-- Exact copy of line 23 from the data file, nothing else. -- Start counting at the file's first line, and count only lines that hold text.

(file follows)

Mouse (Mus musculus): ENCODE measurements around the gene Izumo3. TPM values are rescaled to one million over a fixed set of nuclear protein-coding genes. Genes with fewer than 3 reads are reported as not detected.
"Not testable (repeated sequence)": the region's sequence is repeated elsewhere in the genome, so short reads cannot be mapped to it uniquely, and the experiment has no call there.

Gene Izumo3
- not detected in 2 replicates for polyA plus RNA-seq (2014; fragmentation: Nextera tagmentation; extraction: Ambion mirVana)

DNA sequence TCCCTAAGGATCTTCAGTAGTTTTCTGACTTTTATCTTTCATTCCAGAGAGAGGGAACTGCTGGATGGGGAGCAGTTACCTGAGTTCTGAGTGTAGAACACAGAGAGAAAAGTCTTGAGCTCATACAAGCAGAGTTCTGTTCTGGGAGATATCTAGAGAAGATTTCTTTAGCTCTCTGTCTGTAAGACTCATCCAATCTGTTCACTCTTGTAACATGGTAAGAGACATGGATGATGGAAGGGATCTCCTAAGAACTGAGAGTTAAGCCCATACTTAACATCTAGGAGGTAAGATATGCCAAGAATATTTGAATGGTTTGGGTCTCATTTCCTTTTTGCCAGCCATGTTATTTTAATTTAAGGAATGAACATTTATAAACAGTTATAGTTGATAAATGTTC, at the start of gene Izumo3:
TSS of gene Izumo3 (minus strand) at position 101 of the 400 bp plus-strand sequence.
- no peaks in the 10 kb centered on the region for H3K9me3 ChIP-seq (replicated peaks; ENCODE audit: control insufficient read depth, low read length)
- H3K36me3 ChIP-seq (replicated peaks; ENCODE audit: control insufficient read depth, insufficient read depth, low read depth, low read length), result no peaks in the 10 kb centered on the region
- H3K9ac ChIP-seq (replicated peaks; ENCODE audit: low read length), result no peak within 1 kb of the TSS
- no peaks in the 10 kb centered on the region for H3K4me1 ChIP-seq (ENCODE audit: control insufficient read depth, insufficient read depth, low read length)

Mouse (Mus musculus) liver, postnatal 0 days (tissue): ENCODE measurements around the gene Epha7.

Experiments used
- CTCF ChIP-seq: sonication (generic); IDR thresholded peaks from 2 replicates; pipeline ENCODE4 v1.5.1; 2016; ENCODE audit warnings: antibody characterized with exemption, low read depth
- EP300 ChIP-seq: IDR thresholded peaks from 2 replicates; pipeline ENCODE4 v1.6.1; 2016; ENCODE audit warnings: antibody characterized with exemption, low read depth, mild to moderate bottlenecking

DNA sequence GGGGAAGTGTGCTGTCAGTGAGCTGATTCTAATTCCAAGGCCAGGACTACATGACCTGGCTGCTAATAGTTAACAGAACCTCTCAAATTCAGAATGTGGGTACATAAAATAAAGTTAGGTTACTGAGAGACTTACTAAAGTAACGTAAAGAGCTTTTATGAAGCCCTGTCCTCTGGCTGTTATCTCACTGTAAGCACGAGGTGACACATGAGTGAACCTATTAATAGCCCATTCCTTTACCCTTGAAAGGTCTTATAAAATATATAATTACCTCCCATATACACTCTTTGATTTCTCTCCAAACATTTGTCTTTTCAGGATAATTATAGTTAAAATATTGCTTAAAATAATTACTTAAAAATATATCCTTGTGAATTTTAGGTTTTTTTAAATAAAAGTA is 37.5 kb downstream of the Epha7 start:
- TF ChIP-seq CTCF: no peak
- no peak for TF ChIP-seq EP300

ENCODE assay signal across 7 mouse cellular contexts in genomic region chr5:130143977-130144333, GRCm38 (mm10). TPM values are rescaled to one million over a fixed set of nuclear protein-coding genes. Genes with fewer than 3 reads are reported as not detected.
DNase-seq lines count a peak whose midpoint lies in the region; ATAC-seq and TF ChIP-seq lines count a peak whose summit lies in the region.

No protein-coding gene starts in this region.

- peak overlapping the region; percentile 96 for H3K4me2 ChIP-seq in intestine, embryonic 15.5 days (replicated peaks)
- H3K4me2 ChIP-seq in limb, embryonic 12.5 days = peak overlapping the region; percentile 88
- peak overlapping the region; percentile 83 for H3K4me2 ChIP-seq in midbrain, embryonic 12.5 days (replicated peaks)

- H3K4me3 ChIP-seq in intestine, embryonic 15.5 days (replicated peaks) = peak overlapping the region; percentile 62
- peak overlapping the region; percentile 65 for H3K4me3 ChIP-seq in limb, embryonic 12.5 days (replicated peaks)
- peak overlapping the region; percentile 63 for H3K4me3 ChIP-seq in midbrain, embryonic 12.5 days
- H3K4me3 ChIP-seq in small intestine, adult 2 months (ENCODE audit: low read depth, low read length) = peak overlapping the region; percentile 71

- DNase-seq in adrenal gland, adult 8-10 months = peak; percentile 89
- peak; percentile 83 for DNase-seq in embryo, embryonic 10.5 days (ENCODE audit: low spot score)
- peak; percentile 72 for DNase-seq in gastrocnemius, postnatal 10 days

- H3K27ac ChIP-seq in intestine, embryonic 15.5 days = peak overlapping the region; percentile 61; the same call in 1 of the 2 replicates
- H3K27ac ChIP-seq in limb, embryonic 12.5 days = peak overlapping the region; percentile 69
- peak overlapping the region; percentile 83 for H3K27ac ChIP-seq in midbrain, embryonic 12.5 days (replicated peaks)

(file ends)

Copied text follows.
- peak overlapping the region; percentile 83 for H3K4me2 ChIP-seq in midbrain, embryonic 12.5 days (replicated peaks)